A Review Of Galaxy’s Edge: Legionnaire

Jon Mollison writes a review of Galaxy’s Edge: Legionnaire at the Castalia House blog. Central quote (but read the whole thing):

This isn’t Buck Rogers – it’s Band of Brothers.  The wahoo planet hopping adventures come later.  Legionnaire eases the reader into the Galaxy’s Edge setting with one long fight scene set on one small planet.  Tapping into modern disgust with the futile efforts at nation building in the Graveyard of Empires, the men of Victory Company feel like the sorts of guys you meet at your Ten Year High School Reunion you remember leaving small town America eager to do some good in the world and return jaded and haunted by their experiences as disposable pawns in meaningless games played by faceless men for whom words like honor and sacrifice are nothing more than levers with which to encourage naïve boys to fight and die for foolish dreams, empty platitudes, and industrial scale graft.

And that’s where Legionnaire elevates itself well above the standard sci-fi fare of today.  Anspach and Cole have a knack for terse descriptions of characters that punch well above their word count.  In six words, they turn throw-away characters into fully realized individuals with their own hopes, dreams, challenges, and vices.  The fact that they paint even bit characters so vividly leads to a constant undercurrent of suspense as the reader can never rely on the plot or time investment to armor a character against an untimely end.  On the flip side, they also have a knack for heel-face turns in the supporting cast that means the reader can never rely on a foil getting his just comeuppance.  Just as often, the authors pull back from the brink of justice meted out and remind the reader that the man they have been conditioned to hate thanks to the point of view of one character, the reader can turn on a dime and root for that same awful character to make amends and redeem himself.  Sometimes those troublesome characters even do so.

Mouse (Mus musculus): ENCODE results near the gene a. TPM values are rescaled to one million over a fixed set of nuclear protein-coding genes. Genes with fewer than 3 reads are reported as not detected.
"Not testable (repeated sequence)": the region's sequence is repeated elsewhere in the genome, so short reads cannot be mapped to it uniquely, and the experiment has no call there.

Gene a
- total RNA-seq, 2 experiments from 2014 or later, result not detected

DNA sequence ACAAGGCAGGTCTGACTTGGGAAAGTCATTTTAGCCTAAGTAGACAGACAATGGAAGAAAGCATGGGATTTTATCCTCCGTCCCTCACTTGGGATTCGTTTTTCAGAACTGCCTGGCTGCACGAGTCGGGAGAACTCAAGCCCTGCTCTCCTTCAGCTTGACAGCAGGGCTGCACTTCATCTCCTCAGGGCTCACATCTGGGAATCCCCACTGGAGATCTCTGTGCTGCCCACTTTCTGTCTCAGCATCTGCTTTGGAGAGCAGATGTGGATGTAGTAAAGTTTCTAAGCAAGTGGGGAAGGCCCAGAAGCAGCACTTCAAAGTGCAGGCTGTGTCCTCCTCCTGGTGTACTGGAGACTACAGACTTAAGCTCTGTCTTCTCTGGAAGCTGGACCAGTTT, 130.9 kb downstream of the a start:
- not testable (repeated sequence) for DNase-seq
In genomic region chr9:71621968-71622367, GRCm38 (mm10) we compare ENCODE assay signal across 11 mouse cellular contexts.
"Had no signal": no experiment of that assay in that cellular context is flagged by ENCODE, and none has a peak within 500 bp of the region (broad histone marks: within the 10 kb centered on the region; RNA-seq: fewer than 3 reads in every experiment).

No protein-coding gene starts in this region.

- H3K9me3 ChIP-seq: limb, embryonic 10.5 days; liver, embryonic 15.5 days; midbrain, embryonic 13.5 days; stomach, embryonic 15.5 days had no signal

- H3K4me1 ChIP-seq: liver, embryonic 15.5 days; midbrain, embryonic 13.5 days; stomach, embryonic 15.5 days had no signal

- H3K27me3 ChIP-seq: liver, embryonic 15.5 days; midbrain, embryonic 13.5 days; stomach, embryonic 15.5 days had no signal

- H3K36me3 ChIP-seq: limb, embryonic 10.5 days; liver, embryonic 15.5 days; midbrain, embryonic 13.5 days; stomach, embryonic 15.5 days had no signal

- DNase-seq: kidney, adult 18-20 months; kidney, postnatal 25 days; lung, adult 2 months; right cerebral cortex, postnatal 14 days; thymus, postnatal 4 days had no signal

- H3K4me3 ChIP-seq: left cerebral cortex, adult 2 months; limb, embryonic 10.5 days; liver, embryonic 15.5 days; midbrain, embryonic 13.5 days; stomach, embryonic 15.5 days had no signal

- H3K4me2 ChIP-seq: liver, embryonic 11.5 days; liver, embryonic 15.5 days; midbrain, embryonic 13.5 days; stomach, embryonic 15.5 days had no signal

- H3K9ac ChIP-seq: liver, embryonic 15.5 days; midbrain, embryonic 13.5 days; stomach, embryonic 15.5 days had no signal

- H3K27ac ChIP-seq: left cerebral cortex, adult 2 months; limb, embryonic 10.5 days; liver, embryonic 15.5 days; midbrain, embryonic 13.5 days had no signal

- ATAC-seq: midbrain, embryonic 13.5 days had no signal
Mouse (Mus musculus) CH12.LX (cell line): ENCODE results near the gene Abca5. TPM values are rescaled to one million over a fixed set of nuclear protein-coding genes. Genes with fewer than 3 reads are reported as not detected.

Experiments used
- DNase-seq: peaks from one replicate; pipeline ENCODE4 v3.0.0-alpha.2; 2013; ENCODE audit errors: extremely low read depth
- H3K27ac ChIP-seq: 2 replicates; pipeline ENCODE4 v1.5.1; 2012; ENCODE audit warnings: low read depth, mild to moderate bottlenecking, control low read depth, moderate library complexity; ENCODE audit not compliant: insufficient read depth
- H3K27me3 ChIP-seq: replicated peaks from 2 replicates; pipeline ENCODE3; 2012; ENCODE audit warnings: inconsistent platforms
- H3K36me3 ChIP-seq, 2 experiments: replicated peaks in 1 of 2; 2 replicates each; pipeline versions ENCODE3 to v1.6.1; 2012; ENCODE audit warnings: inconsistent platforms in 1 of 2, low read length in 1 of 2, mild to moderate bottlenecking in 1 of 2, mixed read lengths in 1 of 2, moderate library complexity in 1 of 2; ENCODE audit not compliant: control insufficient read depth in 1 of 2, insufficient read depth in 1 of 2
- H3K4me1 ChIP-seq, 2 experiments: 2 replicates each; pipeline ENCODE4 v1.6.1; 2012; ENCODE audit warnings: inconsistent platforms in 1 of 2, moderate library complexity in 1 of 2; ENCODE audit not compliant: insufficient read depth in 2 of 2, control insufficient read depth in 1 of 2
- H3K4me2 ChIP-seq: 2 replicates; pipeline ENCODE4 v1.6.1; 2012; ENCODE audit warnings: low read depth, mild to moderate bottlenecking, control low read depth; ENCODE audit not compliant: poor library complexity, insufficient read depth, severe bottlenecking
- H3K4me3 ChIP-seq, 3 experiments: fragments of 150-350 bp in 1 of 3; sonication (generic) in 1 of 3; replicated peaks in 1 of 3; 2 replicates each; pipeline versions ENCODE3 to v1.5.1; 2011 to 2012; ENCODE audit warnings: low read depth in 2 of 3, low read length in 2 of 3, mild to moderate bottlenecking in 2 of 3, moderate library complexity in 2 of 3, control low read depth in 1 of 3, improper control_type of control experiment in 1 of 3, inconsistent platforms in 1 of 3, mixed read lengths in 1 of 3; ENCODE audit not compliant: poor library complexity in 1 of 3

Rod Walker read the entire Galaxy’s Edge series in 2017, and he says without hesitation that it was his favorite science fiction series of the year. The first book was good, but each book gets successfully better. Plot elements introduced almost casually early on come roaring back with a vengeance later in the series.

Nick Cole and Jason Anspach are absolutely at the top of their game as writers. Additionally, they have mastered the business side of indie publishing. RW has not seen many people who do it better.

Looking forward to Galaxy’s Edge #7 later this year!

 

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